By Scott Knopf | January 28, 2011

Acclaimed director Steve James is most known for his critically-adored documentary Hoop Dreams (1994) which followed two high school basketball players for five years as they acclimated to the pressure placed on talented young athletes. The running time for that film was 171 minutes but still managed to pull in millions of dollars at the box office, receive glowing reviews from critics, and earn a Criterion DVD release. Seventeen years later, James returns with another lengthy documentary focusing on the pressures surrounding inner-city inhabitants. This time, the filmmaker followed a group of “violence interrupters” from Chicago working to defuse altercations before they turn violent.

Producer and award-winning author, Alex Kotlowitz, inspired the film in 2008 when his article “Blocking the Transmission of Violence” was printed in New York Times Magazine. Kotlowitz co-produced the film and worked with James to tell the stories of these incredible interrupters. The film’s subjects work for an organization called CeaseFire which modeled itself after an organization dedicated to fight the spread of sexually-transmitted diseases in Africa by having former sex workers educate the people around them. In Chicago, the ones doing the educating are former members of the city’s toughest gangs. Most of them have served time, some for murder and other violent crimes, and they use their knowledge of inner-city violence and their street credentials to intervene and defuse situations before they escalate.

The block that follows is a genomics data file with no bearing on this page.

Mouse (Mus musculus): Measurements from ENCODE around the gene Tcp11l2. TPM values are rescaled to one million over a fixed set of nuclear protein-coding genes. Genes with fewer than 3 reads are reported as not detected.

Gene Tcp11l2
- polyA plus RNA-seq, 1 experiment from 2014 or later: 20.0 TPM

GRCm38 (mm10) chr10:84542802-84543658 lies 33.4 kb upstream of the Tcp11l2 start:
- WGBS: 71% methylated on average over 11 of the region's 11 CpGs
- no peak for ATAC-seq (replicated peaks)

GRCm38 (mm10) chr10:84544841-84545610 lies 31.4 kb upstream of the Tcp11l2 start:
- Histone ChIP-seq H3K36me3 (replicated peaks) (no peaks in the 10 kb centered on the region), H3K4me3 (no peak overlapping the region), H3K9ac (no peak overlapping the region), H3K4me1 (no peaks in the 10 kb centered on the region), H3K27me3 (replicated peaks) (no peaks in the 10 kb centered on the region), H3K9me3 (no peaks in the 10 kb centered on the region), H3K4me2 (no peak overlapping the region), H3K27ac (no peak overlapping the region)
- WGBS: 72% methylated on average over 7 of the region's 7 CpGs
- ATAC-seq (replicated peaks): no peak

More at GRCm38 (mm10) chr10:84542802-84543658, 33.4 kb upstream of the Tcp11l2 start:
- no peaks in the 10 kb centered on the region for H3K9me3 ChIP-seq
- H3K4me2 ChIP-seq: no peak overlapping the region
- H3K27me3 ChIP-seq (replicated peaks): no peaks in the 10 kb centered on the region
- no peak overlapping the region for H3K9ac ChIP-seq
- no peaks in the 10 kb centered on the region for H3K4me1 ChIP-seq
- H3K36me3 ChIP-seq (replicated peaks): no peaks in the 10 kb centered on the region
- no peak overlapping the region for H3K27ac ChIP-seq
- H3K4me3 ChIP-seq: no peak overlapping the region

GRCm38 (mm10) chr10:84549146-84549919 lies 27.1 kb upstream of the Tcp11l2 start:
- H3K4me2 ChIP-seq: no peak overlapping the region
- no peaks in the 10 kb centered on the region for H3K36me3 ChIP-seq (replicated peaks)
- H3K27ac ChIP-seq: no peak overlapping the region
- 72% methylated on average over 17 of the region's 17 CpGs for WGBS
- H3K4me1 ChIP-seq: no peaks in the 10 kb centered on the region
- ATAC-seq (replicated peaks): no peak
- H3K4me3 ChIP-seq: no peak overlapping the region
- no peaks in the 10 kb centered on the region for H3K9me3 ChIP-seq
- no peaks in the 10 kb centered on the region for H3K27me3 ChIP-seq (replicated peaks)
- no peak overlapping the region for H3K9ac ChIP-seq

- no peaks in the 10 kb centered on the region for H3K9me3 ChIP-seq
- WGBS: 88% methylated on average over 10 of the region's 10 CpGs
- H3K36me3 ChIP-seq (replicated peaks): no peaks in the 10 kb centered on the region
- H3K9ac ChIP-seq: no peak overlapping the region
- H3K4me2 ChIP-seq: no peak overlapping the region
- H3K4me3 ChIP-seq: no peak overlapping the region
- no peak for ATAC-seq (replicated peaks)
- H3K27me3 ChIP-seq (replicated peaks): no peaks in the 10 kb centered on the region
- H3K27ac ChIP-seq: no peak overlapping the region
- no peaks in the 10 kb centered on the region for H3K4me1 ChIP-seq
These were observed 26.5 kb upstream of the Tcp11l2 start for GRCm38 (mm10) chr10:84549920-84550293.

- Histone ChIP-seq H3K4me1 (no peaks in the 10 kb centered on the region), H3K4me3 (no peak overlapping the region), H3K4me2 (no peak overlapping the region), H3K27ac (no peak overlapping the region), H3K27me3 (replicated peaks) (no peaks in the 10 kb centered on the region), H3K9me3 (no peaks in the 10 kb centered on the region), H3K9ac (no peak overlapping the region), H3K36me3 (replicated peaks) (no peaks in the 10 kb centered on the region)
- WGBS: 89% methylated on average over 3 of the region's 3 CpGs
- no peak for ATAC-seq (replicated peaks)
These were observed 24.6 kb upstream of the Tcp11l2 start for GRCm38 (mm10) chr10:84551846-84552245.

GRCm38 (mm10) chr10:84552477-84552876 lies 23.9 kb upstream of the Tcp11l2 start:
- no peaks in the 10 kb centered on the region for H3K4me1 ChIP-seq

In one stunning scene, Interrupter Ameena Matthews, a petite woman wearing a Muslim hijab, jumps in between a woman swinging a butcher’s knife at a man who fought her brother earlier. Ameena dodges flying chunks of concrete while attempting to calm everyone involved. It’s a thrilling display of bravery but it’s important to recognize that Interrupters never showcases its violence as anything but negative. James displays scenes of violence throughout the film but it’s the inclusion of the aftermath that really sets Interrupters apart. A young man shows off his half-filled colostomy bag. Another boy cries about the regularity of violence in his neighborhoods while being taken to the hospital. A father holds a press conference after his son is murdered on his street. The gravity of these situations is shown frequently and explicitly.

The Interrupters deserves the same levels of praise that Hoop Dreams received. It’s a well-crafted film with captivating subjects and brutal honestly. It’s rare that even after 162 minutes, a film leaves the viewer wanting even more. But that’s definitely the case with this film. Let’s hope Criterion is paying attention.

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